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Sparse Modeling and the Resolution of Inverse Problems in Biomedical Imaging

M. Unser

Keynote, Twelfth IEEE International Symposium on Biomedical Imaging: From Nano to Macro (ISBI'15), Brooklyn NY, USA, April 16-19, 2015.



Sparsity is a powerful paradigm for introducing prior constraints on signals in order to address ill-posed image reconstruction problems.

In this talk, we first present a continuous-domain statistical framework that supports the paradigm. We consider stochastic processes that are solutions of non-Gaussian stochastic differential equations driven by white Lévy noise. We show that this yields intrinsically sparse signals in the sense that they admit a concise representation in a matched wavelet basis.

We apply our formalism to the discretization of ill-conditioned linear inverse problems where both the statistical and physical measurement models are projected onto a linear reconstruction space. This leads to the specification of a general class of maximum a posteriori (MAP) signal estimators complemented with a practical iterative reconstruction scheme. While our family of estimators includes the traditional methods of Tikhonov and total-variation (TV) regularization as particular cases, it opens the door to a much broader class of potential functions that are inherently sparse and typically nonconvex. We apply our framework to the reconstruction of images in a variety of modalities including MRI, phase-contrast tomography, cryo-electron tomography, and deconvolution microscopy.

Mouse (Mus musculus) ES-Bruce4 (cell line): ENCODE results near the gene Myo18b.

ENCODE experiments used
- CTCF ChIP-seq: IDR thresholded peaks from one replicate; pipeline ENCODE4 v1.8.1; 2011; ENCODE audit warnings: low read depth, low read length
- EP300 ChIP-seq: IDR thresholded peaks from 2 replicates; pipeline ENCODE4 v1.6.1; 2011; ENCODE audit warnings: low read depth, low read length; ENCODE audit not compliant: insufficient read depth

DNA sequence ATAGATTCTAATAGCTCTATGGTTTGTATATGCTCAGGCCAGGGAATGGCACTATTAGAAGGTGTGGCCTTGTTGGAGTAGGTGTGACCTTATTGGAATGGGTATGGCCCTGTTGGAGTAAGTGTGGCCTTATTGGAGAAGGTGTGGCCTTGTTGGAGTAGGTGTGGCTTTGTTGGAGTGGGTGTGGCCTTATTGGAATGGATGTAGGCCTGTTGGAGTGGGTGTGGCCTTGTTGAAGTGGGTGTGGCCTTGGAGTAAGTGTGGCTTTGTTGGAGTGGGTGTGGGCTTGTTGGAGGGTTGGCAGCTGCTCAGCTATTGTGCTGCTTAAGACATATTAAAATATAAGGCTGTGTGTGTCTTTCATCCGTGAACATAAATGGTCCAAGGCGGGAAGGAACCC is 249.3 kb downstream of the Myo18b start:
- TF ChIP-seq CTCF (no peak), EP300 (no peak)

Finally, we investigate the possibility of specifying signal estimators that are optimal in the MSE sense. There, we consider the simpler denoising problem and present a direct solution for first-order processes based on message passing that serves as our gold standard. We also point out some of the pitfalls of the MAP paradigm (in the non-Gaussian setting) and indicate future directions of research.


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